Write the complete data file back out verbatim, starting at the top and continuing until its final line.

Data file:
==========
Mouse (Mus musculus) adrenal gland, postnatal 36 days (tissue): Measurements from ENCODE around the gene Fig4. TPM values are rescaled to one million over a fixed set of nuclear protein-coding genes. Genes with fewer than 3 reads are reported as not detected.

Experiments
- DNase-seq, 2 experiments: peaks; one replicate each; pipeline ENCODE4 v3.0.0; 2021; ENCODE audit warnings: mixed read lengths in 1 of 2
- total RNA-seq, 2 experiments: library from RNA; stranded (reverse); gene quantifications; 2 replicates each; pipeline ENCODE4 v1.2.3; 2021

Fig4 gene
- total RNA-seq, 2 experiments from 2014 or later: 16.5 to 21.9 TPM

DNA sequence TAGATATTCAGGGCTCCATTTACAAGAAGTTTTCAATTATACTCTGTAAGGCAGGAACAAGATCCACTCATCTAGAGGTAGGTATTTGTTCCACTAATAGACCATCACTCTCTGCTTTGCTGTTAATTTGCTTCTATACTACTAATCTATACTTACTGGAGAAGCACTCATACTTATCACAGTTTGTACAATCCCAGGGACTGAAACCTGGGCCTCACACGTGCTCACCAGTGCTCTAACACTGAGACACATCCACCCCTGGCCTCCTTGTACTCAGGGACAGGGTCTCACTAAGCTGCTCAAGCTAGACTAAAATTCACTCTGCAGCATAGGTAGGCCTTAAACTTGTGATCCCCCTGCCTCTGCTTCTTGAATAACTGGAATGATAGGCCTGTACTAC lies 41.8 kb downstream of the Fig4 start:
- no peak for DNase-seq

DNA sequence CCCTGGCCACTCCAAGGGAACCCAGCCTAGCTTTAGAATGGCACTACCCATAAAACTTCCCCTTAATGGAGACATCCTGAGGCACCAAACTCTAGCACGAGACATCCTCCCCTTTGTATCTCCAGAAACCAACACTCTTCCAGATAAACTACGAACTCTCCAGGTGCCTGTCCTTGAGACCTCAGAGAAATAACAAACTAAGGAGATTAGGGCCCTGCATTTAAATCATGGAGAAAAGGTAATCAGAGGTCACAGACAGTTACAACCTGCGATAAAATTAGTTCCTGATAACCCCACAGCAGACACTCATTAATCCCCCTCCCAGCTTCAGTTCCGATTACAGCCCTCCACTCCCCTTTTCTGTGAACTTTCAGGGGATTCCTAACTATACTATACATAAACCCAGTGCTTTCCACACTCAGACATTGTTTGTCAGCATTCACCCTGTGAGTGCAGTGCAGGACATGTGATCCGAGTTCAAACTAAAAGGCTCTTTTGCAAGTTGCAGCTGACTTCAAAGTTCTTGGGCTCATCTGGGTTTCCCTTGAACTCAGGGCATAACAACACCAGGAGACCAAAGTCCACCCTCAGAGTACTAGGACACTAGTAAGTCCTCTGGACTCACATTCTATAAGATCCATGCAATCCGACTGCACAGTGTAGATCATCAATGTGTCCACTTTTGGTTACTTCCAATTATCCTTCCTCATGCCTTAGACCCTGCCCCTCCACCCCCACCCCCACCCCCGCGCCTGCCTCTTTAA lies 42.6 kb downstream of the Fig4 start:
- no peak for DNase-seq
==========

Mouse (Mus musculus) adrenal gland, postnatal 36 days (tissue): Measurements from ENCODE around the gene Fig4. TPM values are rescaled to one million over a fixed set of nuclear protein-coding genes. Genes with fewer than 3 reads are reported as not detected.

Experiments
- DNase-seq, 2 experiments: peaks; one replicate each; pipeline ENCODE4 v3.0.0; 2021; ENCODE audit warnings: mixed read lengths in 1 of 2
- total RNA-seq, 2 experiments: library from RNA; stranded (reverse); gene quantifications; 2 replicates each; pipeline ENCODE4 v1.2.3; 2021

Fig4 gene
- total RNA-seq, 2 experiments from 2014 or later: 16.5 to 21.9 TPM

DNA sequence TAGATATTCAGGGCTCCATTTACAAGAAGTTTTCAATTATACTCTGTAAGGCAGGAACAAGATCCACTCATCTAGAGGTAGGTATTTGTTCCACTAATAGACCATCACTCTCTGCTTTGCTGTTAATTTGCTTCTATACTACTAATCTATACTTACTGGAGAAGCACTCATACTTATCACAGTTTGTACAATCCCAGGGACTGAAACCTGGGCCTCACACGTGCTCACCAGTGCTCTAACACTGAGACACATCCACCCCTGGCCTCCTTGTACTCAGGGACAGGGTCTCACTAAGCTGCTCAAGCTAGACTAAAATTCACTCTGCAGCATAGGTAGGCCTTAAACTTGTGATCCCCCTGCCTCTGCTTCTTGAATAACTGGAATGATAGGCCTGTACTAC lies 41.8 kb downstream of the Fig4 start:
- no peak for DNase-seq

DNA sequence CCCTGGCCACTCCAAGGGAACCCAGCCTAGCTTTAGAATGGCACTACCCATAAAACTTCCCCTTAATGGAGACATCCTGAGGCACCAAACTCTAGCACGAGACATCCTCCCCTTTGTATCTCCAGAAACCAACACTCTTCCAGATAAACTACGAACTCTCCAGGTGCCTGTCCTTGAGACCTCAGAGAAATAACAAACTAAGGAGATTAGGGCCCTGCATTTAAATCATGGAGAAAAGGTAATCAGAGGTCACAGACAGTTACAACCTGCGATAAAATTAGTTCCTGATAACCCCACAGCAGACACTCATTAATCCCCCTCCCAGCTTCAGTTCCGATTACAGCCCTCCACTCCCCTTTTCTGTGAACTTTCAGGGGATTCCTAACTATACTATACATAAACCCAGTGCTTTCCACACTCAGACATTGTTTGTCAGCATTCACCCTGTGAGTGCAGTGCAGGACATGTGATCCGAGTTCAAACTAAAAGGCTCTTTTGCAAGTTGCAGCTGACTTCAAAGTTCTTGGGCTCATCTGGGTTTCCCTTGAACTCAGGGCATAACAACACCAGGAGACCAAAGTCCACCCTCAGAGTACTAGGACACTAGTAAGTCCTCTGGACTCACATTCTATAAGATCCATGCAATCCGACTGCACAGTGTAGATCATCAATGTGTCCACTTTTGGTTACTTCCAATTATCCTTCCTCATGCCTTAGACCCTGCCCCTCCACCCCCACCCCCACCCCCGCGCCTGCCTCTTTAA lies 42.6 kb downstream of the Fig4 start:
- no peak for DNase-seq